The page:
another Montessori topic - Mothering Forums

Thread Tools
#1 of 5 Old 05-05-2011, 12:45 PM - Thread Starter
caseycolette's Avatar
Join Date: May 2011
Posts: 1
Mentioned: 0 Post(s)
Tagged: 0 Thread(s)
Quoted: 0 Post(s)



I really dont want to re-type it.. but comment back here if you feel you must..


caseycolette is offline  
Sponsored Links
#2 of 5 Old 05-05-2011, 01:19 PM
physmom's Avatar
Join Date: Jun 2009
Posts: 1,432
Mentioned: 0 Post(s)
Tagged: 0 Thread(s)
Quoted: 2 Post(s)

Whew, I just read through all that!  First off, you might also want to cross-post this on the gifted forum because they'll be able to give you some non-Montessori biased feedback too. winky.gif


Ok, I personally love the Montessori philosophy and if it's done right it can be a very wonderful thing for kids learning on all ends of the spectrum.  I'd make sure your local Montessori school is a true Montessori school (did you ask them how they deal with advanced learners?  how flexible they are etc?).  Also did you bring your daughter with on the tour? What were her thoughts?


The grade skip MIGHT work at the public school, but what happens then when she goes through the 2nd grade material quickly?  Would they be willing to accelerate her even further in reading? 


I think the drive sounds doable, we commute even longer than that (granted we have public transport here but we're thinking of getting a car soon).  Definitely look into carpooling.  Also, do you work? could you take a part-time job nearby during school hours to help off-set costs?


Honestly, if you have a GOOD Montessori school it's going to be a better fit but you need to make sure that's the case first.  Talk with the teacher of the age group that your daughter would be in, see if you get a good vibe or not.  Look at the type of books they have available too.  Also, how far up does this Montessori school go to?  Would she have to transfer elsewhere at middleschool or highschool (more just something to think about long term, right now you should do the best fit in the moment)? 


Oh, and honestly? $7,000 sounds AMAZING for a Montessori school.  We're paying over twice that (our school offers no financial aid) we still think it's worth it. redface.gif Another thing... is there anything skills you could offer to the school that would help offset the costs (e.g. I had a friend who taught french at her kid's school so they could go for free)?

physmom is offline  
#3 of 5 Old 05-05-2011, 06:50 PM
sapphire_chan's Avatar
Join Date: May 2005
Posts: 27,052
Mentioned: 0 Post(s)
Tagged: 0 Thread(s)
Quoted: 0 Post(s)

$7000 is really cheap.


Your dd being talkative shouldn't be a problem in a good Montessori school because the elementary classes feature and encourage group work because they know they've got a herd of social chatter bugs.


Check with the mamas in the Finding Your Tribe forum for your area because there could be things like school choice tax credits or smaller, less advertised Montessori schools, or more options like charter schools.

sapphire_chan is offline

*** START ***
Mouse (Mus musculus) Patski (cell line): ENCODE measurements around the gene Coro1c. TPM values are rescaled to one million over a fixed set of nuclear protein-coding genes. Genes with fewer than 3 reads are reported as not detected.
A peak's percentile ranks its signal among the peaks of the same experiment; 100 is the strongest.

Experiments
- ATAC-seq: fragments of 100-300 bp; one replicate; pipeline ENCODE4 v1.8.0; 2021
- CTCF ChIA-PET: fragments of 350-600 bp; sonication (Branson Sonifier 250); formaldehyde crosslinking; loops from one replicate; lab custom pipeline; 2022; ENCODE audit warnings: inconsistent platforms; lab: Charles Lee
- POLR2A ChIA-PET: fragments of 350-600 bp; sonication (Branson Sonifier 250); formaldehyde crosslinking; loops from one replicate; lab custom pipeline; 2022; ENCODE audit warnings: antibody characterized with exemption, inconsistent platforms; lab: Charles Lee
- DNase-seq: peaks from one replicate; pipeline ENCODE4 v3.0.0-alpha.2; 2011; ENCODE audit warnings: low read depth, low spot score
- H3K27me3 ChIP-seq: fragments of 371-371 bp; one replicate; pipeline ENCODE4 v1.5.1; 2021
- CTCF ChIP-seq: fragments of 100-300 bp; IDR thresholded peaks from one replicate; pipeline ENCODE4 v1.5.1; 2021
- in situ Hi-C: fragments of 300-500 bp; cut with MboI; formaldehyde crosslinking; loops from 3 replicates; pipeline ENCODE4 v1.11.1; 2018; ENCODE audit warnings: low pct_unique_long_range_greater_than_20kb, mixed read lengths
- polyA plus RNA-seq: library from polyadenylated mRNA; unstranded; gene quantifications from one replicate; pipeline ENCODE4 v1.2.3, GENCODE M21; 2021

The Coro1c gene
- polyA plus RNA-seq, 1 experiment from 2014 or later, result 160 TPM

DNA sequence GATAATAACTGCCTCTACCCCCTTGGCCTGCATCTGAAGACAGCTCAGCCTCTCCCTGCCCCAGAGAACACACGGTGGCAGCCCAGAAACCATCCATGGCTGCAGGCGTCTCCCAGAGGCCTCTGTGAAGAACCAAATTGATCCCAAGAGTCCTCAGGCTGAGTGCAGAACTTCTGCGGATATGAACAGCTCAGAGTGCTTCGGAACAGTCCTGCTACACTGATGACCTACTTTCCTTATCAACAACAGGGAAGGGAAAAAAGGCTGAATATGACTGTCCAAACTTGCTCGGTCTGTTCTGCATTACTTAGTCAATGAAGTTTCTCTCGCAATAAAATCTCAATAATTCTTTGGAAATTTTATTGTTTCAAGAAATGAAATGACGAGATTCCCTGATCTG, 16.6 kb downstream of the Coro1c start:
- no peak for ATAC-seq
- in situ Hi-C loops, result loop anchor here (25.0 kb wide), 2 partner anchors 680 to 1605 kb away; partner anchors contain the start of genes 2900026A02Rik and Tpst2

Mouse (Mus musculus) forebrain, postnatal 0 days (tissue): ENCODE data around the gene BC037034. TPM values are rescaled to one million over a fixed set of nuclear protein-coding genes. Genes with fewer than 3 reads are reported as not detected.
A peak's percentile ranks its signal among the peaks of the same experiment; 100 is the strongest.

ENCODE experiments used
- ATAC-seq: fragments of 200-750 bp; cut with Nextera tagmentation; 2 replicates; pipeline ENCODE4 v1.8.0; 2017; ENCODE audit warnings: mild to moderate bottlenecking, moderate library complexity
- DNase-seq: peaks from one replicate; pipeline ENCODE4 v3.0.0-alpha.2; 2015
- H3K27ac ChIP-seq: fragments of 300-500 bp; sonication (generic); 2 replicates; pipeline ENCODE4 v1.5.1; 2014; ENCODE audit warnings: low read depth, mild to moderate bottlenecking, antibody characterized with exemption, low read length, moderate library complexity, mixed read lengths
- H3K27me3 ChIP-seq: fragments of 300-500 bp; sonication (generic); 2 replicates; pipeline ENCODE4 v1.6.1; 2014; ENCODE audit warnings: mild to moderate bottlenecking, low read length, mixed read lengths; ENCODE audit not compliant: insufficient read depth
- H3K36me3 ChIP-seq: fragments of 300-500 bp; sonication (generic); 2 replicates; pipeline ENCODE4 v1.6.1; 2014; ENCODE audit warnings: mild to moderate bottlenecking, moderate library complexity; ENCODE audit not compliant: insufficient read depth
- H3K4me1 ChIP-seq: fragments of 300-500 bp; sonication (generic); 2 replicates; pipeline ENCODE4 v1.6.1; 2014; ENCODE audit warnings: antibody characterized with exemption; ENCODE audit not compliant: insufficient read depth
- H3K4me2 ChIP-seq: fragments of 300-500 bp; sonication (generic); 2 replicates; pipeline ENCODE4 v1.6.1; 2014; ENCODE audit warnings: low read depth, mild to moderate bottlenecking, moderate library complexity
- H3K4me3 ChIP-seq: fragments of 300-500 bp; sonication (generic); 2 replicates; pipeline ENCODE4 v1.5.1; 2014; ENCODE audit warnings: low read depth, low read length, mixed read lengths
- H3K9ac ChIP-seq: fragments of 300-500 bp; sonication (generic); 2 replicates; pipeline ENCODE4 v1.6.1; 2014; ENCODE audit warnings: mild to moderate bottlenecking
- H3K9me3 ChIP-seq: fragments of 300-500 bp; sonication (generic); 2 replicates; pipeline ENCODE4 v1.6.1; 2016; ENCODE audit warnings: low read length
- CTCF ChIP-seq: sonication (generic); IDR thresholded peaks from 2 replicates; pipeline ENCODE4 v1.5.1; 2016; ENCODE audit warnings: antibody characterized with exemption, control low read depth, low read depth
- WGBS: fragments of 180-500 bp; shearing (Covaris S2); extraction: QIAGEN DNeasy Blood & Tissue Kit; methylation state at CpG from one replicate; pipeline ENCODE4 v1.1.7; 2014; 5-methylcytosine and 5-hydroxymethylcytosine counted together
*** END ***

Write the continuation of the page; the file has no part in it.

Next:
#4 of 5 Old 05-05-2011, 10:56 PM
MattBronsil's Avatar
Join Date: Feb 2008
Posts: 1,341
Mentioned: 0 Post(s)
Tagged: 0 Thread(s)
Quoted: 0 Post(s)

I like that you posted a link to my yahoo answers reply. :-)


I don't have time to reply to much here, but do want to write a blog this weekend if possible about starting Montessori Elementary without previous Montessori experience (I have a comedy show to do in Taipei on Sunday, so I'm not sure if I can).  I will post a link to it once I have it up.



MattBronsil is offline  
#5 of 5 Old 05-10-2011, 03:52 PM
mightymoo's Avatar
Join Date: Dec 2003
Location: Mass. Confusion
Posts: 10,284
Mentioned: 0 Post(s)
Tagged: 0 Thread(s)
Quoted: 0 Post(s)

I agree $7K is really cheap, our school is more than that for half day.  I pay $13,500 for elementary.


Sounds like your daughter would do well in Montessori, but that it is clearly a budget issue there.


One thought though - if the school was telling me they wanted my daughter to skip a grade I would be concerned about doing it for developmental reasons.  I'm not sure I would want my child to be so much younger than the rest of her class throughout her schooling.  I'm concerned about my son becuase he's a june birthday and the cutoff is september and everyone I know with July & August boys are holding them back a year for development, so he'll be the youngest boy in his class as it is.  Keep in mind that just because they are bright doesn't necessarily mean they are mature or ready for the social challenges that brings.


My mom was a kindergarten teacher and what she used to recommend to parents of bright children was instead of focusing on pushing them faster and deeper into core subjects (like math or reading), focus on giving them breadth - have them take music or art lessons, explore more science or culture, etc.  So that's a thought.

Mightymoo - Mom to DD (6) and DS (4)
mightymoo is offline  

User Tag List

Thread Tools
Show Printable Version Show Printable Version
Email this Page Email this Page

Posting Rules  
You may not post new threads
You may not post replies
You may not post attachments
You may not edit your posts

BB code is On
Smilies are On
[IMG] code is On
HTML code is Off
Trackbacks are On
Pingbacks are On
Refbacks are Off

Online Users: 8,325

13 members and 8,312 guests
Castrotalicia , cnhonest , danzergurl00 , debigebi , FuzzyOtter , jamesmorrow , jaye , katelove , Michele123 , moominmamma , rubelin , Sonja416 , zebra15
Most users ever online was 449,755, 06-25-2014 at 12:21 PM.